• @DaveJohnson Just a nitpick, but you might have proved that you were a good choice not that the other person might not have been an even better choice. Since you don't know how the other candidate would have done in the job proving more than that is not possible.
    – Erik
    Mar 11, 2014 at 9:23

7 Answers 7


There are several possibilities here:

  • The hiring manager may be a bit awkward dealing with people, but may just have been trying to tell you that you should probably not expect a callback or an offer.

  • The hiring manager may have been a jerk.

  • The hiring manager may have really liked you but wanted to game you to see if he can get you to accept a low-ball offer.

  • The hiring manager may be a really seriously colossal jerk.

Can you accept an offer from this company without feeling diminished? If it was me, I couldn't. Having been told that I'm on the bottom of their list would make me feel bad, and any offer coming from them would feel tainted. If you really seriously need the money, take the offer but keep looking for another job. They've already communicated that they don't think much of you (whether that's true or not) - but money is money. I'd take their money until I could find another opportunity.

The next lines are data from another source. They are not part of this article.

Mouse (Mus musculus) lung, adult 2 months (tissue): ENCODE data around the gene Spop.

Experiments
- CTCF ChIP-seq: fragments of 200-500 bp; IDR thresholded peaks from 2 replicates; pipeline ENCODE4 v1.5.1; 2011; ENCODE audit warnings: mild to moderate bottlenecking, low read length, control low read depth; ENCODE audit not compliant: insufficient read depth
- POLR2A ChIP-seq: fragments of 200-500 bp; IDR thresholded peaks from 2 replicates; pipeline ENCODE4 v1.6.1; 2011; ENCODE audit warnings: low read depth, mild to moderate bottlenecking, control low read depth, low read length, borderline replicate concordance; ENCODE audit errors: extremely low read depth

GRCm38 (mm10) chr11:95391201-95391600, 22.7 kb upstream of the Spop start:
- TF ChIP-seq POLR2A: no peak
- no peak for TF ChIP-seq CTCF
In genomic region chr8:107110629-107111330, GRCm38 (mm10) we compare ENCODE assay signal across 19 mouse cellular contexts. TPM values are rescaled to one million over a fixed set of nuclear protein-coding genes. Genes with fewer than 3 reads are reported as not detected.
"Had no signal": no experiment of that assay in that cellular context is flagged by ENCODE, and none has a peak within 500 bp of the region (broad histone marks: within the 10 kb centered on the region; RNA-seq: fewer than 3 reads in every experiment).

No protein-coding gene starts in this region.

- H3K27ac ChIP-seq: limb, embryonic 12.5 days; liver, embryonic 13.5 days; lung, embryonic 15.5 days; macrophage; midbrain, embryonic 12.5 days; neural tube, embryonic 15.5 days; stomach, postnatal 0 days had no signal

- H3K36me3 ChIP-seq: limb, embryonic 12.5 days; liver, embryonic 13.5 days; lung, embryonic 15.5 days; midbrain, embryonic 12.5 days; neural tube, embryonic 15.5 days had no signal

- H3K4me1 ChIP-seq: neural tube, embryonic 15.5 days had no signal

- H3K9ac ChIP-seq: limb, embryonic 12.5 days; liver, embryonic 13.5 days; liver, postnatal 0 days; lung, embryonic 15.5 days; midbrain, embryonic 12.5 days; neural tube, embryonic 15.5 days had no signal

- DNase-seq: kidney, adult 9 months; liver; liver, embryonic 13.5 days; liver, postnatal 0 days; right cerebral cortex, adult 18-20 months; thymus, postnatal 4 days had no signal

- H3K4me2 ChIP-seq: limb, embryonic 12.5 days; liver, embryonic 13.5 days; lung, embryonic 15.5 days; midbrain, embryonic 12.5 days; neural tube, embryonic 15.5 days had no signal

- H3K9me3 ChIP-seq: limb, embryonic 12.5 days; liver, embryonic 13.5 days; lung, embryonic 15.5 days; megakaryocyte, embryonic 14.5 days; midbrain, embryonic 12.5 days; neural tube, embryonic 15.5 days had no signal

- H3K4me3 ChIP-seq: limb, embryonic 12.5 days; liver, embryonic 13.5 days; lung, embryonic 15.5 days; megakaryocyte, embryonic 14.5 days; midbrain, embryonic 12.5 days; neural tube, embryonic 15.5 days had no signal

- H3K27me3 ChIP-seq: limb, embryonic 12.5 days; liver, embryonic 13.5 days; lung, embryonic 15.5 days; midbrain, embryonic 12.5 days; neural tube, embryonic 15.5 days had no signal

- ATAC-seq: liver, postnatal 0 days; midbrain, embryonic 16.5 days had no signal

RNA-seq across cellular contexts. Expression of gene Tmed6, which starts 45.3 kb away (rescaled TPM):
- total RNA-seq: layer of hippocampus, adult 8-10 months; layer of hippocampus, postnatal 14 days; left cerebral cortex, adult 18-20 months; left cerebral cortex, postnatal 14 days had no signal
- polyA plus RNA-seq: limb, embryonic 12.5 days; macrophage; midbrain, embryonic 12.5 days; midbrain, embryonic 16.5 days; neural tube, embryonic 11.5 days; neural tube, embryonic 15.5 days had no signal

Share and enjoy.

  • 1
    Of your list I think I would favor possibility #1. At least if they are gaming you, then you have a fighting chance to game back. On the other hand, who wants to work for a jerk or a "really seriously colossal jerk"?
    – Brandin
    Mar 29, 2015 at 13:26
  • This happens to leave open the possibility that if they happen to contact the prospective employee again that means that they are desperate for employee (Which in turn may make salary negation lean away from the employer) Mar 29, 2015 at 13:44